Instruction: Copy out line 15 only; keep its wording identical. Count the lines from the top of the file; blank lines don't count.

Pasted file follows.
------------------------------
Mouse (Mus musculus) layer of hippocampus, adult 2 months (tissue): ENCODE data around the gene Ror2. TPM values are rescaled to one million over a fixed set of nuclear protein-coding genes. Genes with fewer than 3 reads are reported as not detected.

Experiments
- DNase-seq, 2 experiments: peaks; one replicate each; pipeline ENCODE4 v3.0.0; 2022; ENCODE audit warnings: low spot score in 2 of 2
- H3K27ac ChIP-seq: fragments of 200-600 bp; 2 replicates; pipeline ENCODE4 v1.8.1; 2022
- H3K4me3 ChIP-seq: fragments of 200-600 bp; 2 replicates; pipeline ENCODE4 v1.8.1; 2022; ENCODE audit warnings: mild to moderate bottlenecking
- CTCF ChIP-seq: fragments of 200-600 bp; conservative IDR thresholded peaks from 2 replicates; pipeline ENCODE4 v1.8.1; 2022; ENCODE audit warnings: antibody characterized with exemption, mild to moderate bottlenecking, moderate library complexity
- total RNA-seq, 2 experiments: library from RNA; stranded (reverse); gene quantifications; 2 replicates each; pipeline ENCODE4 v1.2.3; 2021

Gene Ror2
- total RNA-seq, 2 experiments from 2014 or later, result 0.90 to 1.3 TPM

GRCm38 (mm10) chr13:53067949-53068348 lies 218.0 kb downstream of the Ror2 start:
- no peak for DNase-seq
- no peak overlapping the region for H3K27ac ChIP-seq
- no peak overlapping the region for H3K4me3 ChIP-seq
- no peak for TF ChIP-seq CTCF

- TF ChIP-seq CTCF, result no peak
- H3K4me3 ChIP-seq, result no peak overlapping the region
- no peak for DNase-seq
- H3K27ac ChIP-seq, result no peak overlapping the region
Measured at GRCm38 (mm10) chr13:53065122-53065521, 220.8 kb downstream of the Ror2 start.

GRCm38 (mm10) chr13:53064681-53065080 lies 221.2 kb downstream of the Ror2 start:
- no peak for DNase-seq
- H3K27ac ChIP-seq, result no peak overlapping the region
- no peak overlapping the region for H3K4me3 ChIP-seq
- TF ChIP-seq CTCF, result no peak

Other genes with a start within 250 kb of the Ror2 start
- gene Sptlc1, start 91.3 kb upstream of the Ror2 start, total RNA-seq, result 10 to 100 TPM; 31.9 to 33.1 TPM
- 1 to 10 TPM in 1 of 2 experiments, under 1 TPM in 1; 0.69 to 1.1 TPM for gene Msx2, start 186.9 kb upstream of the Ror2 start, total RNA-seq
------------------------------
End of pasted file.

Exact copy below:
- TF ChIP-seq CTCF, result no peak